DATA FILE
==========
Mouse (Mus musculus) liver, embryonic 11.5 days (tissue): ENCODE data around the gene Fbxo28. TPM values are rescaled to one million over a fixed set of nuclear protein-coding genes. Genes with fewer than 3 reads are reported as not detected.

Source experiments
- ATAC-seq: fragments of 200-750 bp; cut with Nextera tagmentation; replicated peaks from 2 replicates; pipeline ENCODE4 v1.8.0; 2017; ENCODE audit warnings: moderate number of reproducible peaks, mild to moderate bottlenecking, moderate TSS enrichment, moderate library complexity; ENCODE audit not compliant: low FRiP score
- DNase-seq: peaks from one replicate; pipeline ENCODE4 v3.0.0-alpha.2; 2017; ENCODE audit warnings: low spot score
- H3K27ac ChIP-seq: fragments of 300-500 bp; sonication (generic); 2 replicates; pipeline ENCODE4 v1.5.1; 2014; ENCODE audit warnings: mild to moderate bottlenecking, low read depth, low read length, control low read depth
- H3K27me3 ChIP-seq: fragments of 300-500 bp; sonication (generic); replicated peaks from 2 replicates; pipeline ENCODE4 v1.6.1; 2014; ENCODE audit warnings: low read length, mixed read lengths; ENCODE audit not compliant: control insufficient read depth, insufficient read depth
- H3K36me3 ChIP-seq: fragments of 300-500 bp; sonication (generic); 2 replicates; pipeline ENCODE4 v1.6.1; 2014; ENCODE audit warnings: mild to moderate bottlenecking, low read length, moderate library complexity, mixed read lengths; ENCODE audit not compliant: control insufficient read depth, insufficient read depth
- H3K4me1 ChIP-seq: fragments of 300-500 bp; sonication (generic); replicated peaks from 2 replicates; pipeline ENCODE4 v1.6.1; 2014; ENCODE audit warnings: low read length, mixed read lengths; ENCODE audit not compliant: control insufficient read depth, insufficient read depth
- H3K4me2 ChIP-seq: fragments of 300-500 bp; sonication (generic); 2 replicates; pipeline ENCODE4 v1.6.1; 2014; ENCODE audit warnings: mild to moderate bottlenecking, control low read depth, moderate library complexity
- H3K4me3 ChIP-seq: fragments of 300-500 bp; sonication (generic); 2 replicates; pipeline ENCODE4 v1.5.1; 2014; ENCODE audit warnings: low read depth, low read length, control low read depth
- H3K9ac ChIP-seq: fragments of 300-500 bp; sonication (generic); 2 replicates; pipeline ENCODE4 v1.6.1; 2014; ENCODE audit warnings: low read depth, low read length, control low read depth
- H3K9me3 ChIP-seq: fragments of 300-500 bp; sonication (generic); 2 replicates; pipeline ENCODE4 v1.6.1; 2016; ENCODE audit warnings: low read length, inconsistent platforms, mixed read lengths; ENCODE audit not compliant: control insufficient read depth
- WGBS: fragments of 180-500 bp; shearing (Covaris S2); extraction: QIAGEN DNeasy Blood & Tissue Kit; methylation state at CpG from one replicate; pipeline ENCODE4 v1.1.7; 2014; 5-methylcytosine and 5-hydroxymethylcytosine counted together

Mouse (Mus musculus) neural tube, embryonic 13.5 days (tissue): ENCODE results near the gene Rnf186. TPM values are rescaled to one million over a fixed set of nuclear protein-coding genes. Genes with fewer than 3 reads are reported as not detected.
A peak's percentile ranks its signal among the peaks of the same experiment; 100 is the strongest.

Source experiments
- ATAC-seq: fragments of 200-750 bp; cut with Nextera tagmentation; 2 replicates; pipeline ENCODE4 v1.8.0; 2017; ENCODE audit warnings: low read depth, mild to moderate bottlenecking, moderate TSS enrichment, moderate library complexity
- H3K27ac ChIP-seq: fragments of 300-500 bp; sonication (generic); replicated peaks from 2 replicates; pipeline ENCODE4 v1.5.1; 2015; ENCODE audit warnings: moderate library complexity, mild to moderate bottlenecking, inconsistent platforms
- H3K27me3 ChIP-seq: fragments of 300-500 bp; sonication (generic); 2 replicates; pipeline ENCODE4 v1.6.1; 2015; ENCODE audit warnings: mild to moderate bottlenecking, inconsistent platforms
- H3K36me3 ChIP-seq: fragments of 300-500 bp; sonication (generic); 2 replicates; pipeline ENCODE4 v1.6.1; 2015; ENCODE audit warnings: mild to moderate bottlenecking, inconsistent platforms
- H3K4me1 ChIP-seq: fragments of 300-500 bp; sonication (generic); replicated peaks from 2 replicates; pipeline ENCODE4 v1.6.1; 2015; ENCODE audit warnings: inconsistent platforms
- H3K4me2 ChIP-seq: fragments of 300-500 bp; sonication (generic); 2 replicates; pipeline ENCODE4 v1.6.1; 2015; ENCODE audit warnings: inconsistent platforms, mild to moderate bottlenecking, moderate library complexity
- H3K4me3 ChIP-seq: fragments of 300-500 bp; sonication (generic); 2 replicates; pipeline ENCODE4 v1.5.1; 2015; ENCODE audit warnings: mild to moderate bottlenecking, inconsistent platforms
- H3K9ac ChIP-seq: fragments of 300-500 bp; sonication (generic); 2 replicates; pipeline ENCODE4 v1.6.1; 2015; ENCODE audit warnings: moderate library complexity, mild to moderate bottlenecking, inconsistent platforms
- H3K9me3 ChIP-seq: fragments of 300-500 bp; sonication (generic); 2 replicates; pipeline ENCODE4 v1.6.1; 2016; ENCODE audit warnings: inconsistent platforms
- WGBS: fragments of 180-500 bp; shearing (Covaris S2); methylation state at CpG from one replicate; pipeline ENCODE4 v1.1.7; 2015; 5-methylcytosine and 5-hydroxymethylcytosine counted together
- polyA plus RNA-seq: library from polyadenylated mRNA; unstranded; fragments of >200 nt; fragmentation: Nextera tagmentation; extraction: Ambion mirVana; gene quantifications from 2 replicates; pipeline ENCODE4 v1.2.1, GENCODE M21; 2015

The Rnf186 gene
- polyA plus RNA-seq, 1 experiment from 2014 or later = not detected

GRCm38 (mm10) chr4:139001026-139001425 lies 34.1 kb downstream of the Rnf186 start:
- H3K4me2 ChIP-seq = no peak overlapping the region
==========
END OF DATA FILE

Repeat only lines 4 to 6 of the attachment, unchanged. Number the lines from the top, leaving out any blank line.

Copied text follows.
- DNase-seq: peaks from one replicate; pipeline ENCODE4 v3.0.0-alpha.2; 2017; ENCODE audit warnings: low spot score
- H3K27ac ChIP-seq: fragments of 300-500 bp; sonication (generic); 2 replicates; pipeline ENCODE4 v1.5.1; 2014; ENCODE audit warnings: mild to moderate bottlenecking, low read depth, low read length, control low read depth
- H3K27me3 ChIP-seq: fragments of 300-500 bp; sonication (generic); replicated peaks from 2 replicates; pipeline ENCODE4 v1.6.1; 2014; ENCODE audit warnings: low read length, mixed read lengths; ENCODE audit not compliant: control insufficient read depth, insufficient read depth